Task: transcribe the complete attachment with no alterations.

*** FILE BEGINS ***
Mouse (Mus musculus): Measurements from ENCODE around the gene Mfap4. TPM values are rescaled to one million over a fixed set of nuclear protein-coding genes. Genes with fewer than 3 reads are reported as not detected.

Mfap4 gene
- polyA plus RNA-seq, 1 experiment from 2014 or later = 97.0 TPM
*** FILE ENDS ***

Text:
Mouse (Mus musculus): Measurements from ENCODE around the gene Mfap4. TPM values are rescaled to one million over a fixed set of nuclear protein-coding genes. Genes with fewer than 3 reads are reported as not detected.

Mfap4 gene
- polyA plus RNA-seq, 1 experiment from 2014 or later = 97.0 TPM